Do you qualify for asylum based on your nationality?
If you have come to the United States seeking protection from persecution based on your nationality, you may be eligible for asylum in the US. If you are of a particular nationality, including an ethnic or linguistic group, that has been seriously threatened or have experienced physical, psychological, or economic harm by your own government or an uncontrolled group then you may be able to qualify for asylum.
Seeking asylum based on nationality can be complicated since it can often be tied to one’s political opinions, religious beliefs, racial background, and other values or cultural distinctions.
Obtaining asylum based on nationality can include, but is not limited to, the following situations:
- Conflicts between two or more national ethnic or linguistic groups in a country that has led to persecution of a particular group
- Individuals belonging to a national minority having experienced past persecution or fearing persecution from the government or a dominant national group
- Individuals of a national majority having experienced persecution or fear persecution by a dominant minority group
- Having suffered or fearing any type of harm due directly to one’s nationality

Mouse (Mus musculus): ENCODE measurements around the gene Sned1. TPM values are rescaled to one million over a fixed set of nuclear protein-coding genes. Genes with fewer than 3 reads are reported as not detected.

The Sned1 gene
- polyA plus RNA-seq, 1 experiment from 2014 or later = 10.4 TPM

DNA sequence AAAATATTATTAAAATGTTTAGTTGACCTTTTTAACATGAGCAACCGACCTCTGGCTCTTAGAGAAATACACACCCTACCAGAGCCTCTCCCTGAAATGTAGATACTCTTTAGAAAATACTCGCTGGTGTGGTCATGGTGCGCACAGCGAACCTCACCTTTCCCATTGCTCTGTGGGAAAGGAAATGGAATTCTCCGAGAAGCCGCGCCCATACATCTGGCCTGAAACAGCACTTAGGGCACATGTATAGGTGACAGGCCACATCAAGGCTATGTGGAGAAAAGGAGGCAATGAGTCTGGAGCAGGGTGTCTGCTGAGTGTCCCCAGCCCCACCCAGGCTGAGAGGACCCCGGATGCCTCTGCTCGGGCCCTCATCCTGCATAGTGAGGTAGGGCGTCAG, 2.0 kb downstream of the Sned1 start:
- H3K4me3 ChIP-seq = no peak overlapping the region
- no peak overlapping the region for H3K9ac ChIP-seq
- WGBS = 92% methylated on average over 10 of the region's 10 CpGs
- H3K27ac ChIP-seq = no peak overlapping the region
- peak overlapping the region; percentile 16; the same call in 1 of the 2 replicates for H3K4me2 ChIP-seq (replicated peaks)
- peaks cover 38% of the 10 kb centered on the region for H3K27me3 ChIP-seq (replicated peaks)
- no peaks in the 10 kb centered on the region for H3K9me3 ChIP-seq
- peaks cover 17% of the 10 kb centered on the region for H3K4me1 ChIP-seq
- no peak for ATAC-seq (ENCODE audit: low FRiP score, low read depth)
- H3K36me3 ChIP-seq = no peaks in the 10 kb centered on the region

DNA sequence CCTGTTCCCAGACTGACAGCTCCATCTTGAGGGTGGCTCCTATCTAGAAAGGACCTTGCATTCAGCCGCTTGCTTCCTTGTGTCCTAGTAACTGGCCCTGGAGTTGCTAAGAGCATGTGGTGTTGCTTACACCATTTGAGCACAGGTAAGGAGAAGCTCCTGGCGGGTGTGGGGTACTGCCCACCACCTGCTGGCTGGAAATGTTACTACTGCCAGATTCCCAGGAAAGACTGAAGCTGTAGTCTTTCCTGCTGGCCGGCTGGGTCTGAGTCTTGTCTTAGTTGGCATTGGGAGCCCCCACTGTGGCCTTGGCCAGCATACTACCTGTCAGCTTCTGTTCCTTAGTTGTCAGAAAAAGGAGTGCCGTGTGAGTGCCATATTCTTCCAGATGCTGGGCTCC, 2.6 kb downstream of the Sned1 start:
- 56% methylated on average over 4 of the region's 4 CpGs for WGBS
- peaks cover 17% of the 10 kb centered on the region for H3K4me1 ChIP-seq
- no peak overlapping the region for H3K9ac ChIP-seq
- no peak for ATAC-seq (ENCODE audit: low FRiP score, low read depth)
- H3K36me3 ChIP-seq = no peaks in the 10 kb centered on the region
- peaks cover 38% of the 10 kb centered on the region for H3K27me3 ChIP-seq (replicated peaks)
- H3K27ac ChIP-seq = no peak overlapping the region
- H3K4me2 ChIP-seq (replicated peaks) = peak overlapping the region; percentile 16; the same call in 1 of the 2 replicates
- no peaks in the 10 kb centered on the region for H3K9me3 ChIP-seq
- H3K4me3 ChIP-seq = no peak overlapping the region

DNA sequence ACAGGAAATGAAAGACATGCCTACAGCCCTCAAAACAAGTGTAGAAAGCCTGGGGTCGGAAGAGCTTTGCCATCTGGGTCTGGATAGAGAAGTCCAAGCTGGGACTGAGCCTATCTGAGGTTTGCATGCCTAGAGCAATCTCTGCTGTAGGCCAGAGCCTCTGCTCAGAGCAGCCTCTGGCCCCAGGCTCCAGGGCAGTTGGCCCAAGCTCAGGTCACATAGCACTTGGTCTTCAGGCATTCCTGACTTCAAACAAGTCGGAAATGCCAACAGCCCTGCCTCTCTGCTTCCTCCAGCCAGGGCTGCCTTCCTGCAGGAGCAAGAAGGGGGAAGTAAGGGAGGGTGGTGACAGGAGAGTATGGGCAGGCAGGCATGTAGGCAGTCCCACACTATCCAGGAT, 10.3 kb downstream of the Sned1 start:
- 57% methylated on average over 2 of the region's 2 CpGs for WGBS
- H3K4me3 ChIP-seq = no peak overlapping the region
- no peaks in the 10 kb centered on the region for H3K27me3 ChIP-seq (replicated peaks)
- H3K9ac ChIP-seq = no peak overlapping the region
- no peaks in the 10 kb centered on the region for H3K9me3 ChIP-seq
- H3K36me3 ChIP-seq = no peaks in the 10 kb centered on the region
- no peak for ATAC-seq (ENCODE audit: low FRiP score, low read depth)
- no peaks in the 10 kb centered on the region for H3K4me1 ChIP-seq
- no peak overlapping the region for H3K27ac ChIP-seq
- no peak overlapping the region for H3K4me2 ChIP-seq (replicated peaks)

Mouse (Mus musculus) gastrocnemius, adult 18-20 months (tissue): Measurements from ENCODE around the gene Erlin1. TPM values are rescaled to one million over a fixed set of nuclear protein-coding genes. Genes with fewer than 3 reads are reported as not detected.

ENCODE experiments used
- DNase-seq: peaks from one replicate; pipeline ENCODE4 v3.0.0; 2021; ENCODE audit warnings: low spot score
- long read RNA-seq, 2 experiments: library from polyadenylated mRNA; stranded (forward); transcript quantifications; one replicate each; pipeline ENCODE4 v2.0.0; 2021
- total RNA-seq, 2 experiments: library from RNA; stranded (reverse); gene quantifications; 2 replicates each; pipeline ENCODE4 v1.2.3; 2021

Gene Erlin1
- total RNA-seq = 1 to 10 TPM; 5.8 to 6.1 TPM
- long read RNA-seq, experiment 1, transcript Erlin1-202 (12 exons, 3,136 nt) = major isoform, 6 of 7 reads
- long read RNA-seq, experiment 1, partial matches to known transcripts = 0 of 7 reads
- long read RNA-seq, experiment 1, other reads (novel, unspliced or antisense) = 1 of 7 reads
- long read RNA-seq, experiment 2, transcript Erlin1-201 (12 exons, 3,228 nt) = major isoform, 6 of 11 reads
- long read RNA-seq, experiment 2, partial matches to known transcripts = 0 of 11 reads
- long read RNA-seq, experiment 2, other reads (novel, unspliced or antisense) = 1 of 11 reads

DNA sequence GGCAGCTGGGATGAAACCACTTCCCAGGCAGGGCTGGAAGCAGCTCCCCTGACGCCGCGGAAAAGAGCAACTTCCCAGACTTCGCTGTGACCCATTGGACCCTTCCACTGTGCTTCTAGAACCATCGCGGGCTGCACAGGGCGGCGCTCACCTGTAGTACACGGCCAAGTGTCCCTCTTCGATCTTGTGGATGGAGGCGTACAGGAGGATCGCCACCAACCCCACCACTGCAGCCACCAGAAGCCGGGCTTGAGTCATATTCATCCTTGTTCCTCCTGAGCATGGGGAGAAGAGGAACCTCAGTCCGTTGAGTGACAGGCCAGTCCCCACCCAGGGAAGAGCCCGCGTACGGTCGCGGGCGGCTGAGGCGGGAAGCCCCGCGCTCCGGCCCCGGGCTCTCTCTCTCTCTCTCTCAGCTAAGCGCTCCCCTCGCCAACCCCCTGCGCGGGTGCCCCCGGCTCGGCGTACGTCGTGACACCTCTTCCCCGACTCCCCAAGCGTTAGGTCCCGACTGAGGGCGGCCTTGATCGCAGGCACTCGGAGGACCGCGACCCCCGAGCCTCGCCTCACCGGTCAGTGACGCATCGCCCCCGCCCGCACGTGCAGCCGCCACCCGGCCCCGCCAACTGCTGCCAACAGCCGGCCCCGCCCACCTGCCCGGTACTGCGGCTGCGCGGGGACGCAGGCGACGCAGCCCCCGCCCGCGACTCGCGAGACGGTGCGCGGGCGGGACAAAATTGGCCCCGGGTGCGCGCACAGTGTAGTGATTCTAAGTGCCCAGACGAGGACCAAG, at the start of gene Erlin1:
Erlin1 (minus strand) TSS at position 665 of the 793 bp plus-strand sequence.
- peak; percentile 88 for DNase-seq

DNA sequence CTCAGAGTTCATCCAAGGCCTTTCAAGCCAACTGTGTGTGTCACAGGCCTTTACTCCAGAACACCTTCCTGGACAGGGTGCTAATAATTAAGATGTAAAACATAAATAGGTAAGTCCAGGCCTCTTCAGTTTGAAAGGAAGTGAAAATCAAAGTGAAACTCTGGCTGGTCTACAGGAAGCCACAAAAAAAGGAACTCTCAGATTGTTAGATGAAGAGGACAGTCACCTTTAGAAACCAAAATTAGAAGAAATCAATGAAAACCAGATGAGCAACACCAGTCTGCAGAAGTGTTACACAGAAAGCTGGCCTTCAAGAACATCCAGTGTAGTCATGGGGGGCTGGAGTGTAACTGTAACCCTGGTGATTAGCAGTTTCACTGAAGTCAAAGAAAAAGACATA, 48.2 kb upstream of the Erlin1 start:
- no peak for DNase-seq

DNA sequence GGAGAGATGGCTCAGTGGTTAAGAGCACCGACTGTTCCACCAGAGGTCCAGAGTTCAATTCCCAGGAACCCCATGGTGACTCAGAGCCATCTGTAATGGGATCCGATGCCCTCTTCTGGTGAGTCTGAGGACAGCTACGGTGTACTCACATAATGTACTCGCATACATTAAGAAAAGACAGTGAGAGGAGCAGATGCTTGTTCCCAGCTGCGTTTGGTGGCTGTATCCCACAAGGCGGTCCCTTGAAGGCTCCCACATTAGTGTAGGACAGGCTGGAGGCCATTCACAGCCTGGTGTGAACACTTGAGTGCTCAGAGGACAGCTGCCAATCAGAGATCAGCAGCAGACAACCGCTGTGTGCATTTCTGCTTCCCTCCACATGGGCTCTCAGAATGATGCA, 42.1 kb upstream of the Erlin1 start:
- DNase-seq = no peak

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“My family and I were clients of Mr. Carl Shusterman and I can honestly say that he had a tremendous impact on our lives - a very positive one. Even when my parents had been denied and they had been told to pack and get out of this country, Mr. Shusterman rushed to find an alternative in order to ensure that my parents could stay.”
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Proving eligibility for asylum based on nationality is a complex process. Therefore, you should consult an experienced immigration attorney before applying.
If you apply for asylum in the US based on your nationality, you must file Form I-589 with the USCIS. There is no fee and you are able to include your spouse and children on you application. If you wish to work in the US while you application is pending, you must wait 150 days after your application for asylum has been submitted before applying for an employment authorization document (EAD) using Form I-765. One year after being granted asylum you may apply for a green card by filing Form I-485.
Before you submit your I-589 packet, you may find it helpful to read 4 Tips to Help You Win Your Case.
If you are in removal proceedings, you must submit your asylum application to the Immigration Judge.
ASYLUM SUCCESS STORIES
- Lawsuit Forces USCIS to Schedule Interview
- Iranian Woman Who Converted to Christianity
- Winning Your Case in Immigration Court
Asylum Based on Nationality Resources
- Information on Asylum (USCIS)
- Form I-589: Application for Asylum (USCIS)
- Refugees and Asylum (US Department of State)
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Immigration Attorney Carl Shusterman has 40+ years of experience. He served as an attorney for the U.S. Immigration and Naturalization Service (INS) from 1976 until 1982, when he entered private practice. He has testified as an expert witness before the US Senate Immigration Subcommittee. Carl was featured in SuperLawyers Magazine. Today, he serves as Of Counsel to JR Immigration Law Firm.